Welcome to the next edition of our Special Needs Are Universal column, featuring questions and answers to help those with disabilities plan their day at Orlando’s theme parks. Our ultimate goal is to give families the confidence to enjoy all there is to do across this amazing vacation destination!
Now that we in the lull between Spring Break and summer, the immediate need for questions involving disabilities at the Orlando theme parks has diminished. Therefore, today I’d like to take some time to discuss the Handicapped Parking areas at Universal Orlando and Walt Disney World, starting with Universal Orlando. Over the years I have encountered situations that guests driving their own cars or a rental to Orlando’s theme parks, especially for the first time, should be aware of. Please note that we’ll be discussing general parking for visiting the parks, not parking at any on-site hotel.
Handicapped parking at Universal Orlando
I consider Universal Orlando Resort’s parking garages to be unbeatable! Not only are you able to park your vehicle out of the Florida weather – with the exception of the top floors — the walk to CityWalk is completely covered and has moving walkways. (Please observe the posted signs and don’t use wheelchairs or strollers on the moving walkways.)
General parking is $18.00. Preferred Parking is $22, but it’s on the same level as the disabled parking and will not have the marked spaces for wheelchair entry and exit. The other option is Valet Parking. If this is something you would like to use, just follow the signs. Cost for Valet is $15 for the first two hours, $30 for over two hours and $40 for Red Carpet (ensures your car will be delivered back to you at the end of your visit in 5 minutes). There are other benefits for Annual Passholders, please visit Parking & Universal’s transportation hub in the OI Universal Center for more information.
Getting to the handicapped spaces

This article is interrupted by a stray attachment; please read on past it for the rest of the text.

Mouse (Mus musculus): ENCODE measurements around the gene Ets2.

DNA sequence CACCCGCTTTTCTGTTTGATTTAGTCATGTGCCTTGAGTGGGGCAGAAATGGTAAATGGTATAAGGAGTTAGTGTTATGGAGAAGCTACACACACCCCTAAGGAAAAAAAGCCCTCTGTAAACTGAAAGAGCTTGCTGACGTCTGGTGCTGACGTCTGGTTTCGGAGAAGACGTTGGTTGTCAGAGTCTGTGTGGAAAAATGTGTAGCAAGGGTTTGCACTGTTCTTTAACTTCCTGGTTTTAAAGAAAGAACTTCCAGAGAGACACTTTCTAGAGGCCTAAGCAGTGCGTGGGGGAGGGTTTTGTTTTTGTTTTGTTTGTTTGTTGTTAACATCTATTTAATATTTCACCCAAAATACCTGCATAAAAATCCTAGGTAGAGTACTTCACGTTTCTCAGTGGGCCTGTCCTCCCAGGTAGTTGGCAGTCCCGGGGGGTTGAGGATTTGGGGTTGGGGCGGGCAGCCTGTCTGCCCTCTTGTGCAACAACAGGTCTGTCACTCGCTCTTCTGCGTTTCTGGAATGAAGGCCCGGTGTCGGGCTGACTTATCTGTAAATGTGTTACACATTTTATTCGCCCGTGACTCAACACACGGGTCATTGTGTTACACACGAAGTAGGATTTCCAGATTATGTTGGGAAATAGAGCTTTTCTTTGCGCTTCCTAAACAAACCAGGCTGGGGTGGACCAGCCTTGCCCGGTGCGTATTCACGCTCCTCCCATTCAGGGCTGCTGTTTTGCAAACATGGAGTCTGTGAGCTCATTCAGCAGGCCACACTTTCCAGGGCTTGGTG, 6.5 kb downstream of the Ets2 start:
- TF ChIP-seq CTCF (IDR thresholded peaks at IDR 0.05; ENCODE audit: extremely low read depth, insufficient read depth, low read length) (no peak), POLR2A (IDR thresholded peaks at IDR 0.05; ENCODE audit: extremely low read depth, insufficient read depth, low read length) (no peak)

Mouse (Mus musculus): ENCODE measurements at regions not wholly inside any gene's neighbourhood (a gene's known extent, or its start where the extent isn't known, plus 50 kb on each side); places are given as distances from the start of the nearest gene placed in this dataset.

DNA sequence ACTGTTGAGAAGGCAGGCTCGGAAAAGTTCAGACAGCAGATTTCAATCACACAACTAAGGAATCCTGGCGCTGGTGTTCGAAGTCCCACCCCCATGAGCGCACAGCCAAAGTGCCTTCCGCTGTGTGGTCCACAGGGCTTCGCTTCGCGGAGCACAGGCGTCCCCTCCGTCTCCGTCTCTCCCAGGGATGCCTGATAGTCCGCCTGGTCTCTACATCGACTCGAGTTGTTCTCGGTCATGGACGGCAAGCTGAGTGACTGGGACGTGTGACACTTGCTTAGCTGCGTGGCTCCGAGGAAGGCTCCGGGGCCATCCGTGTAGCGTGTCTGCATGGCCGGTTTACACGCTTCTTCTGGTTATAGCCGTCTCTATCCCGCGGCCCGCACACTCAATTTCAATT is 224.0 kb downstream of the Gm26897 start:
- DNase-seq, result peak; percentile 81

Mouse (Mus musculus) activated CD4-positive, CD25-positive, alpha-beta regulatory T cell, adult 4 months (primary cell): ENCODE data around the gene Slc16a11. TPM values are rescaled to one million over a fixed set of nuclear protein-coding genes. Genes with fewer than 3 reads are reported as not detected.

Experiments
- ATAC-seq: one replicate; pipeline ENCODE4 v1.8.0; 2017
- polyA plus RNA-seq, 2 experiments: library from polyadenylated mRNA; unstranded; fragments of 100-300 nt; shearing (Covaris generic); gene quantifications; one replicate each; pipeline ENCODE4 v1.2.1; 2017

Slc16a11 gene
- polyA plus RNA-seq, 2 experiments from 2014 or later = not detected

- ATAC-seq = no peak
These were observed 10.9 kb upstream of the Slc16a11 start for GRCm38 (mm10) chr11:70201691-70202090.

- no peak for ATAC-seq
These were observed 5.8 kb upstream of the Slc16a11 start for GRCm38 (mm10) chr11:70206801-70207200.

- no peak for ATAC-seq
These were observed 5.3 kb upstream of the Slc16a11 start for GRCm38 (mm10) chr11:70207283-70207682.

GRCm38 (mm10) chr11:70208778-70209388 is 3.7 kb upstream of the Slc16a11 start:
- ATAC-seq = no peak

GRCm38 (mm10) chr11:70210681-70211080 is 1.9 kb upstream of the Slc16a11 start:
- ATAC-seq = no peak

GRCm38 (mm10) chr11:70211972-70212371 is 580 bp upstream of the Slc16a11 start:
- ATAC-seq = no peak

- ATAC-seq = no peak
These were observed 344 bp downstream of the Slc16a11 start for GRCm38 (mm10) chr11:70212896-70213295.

Handicapped parking is on Level 3, the same level with direct access to the covered walkways, so there is no need to use stairs or elevators.
If you can, get to the parks early. Most traffic enters the toll plaza between the garages. The handicapped traffic seems to be sent to the north garage (left) first, but on occasion you may be sent to the south garage. If this happens, please be careful navigating crossing the lanes after paying your parking fee. All drivers, PLEASE be aware of the cars crossing in front of you and allow them to do so. Universal team members have requested that these drivers crossover – they’re not doing it to inconvenience you. Guests using handicapped parking (as well as those using Preferred Parking) are asked to turn on their flashing hazard lights, so give them the right-of-way and allow them to move. Yes, we have almost been hit a couple of times.
I would guesstimate that there are around 180 handicapped parking spaces in each garage.
The option Universal has, which to me is a bonus, is if all these spaces are taken you can pull into the section behind the handicapped parking where you will find regular, double parking spaces — same as on the rest of the general parking floors. Please know that there are no striped lines beside the parking spaces in the overflow area, so be careful when unloading/loading your special needs passenger into a wheelchair/ECV. However, these spaces are better for longer vehicles that can’t fit into the handicapped spaces (extended trucks, larger vans, or those with trailers for ECVs), so the back of those vehicles will not be poking out into the driving lane, blocking traffic. The lanes are very tight, so be sure and pull up as far as you can in all spaces. There are also marked striped walkways between the designated handicapped spaces leading to the covered walkways, so you don’t have to walk in the way of vehicles entering the parking lanes.
Wheelchair and ECV rental
Wheelchair rental is available in the Universal parking hub, just off the garages, as well as in Universal Studios and Islands of Adventure. ECVs are limited and must be rented inside the parks.
It can be very stressful during the planning stages when you or a family member is disabled, trying to have all your bases covered before you leave home. Hopefully, knowing what to expect when you park will help make it a bit easier. Thanks for reading!
If you’d like to read my post covering Walt Disney World parking, click here.
DISCLAIMER: Please be advised that neither the author of this post nor any of us here at OrlandoInformer.com is an official representative of any theme park in Orlando. While we work diligently to provide you with the very best advice from our collective expertise and experience, it is still your responsibility to verify your plans with each theme park.
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